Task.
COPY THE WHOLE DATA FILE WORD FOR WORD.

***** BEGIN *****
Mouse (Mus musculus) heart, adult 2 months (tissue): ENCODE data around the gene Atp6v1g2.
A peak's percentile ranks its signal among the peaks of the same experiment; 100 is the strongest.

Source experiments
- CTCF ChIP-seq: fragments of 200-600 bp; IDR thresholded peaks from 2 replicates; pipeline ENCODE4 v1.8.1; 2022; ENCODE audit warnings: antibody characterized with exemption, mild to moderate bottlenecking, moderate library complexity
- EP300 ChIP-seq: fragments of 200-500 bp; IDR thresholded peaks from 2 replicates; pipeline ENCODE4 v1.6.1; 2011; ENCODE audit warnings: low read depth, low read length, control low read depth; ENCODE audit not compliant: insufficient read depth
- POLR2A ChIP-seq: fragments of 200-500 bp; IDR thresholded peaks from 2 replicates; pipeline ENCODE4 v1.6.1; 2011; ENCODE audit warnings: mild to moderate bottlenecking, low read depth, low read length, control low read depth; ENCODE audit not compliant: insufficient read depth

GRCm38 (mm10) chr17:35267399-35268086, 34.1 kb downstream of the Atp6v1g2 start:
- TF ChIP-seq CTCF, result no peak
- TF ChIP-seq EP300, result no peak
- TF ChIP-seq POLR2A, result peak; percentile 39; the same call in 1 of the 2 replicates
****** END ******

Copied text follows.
Mouse (Mus musculus) heart, adult 2 months (tissue): ENCODE data around the gene Atp6v1g2.
A peak's percentile ranks its signal among the peaks of the same experiment; 100 is the strongest.

Source experiments
- CTCF ChIP-seq: fragments of 200-600 bp; IDR thresholded peaks from 2 replicates; pipeline ENCODE4 v1.8.1; 2022; ENCODE audit warnings: antibody characterized with exemption, mild to moderate bottlenecking, moderate library complexity
- EP300 ChIP-seq: fragments of 200-500 bp; IDR thresholded peaks from 2 replicates; pipeline ENCODE4 v1.6.1; 2011; ENCODE audit warnings: low read depth, low read length, control low read depth; ENCODE audit not compliant: insufficient read depth
- POLR2A ChIP-seq: fragments of 200-500 bp; IDR thresholded peaks from 2 replicates; pipeline ENCODE4 v1.6.1; 2011; ENCODE audit warnings: mild to moderate bottlenecking, low read depth, low read length, control low read depth; ENCODE audit not compliant: insufficient read depth

GRCm38 (mm10) chr17:35267399-35268086, 34.1 kb downstream of the Atp6v1g2 start:
- TF ChIP-seq CTCF, result no peak
- TF ChIP-seq EP300, result no peak
- TF ChIP-seq POLR2A, result peak; percentile 39; the same call in 1 of the 2 replicates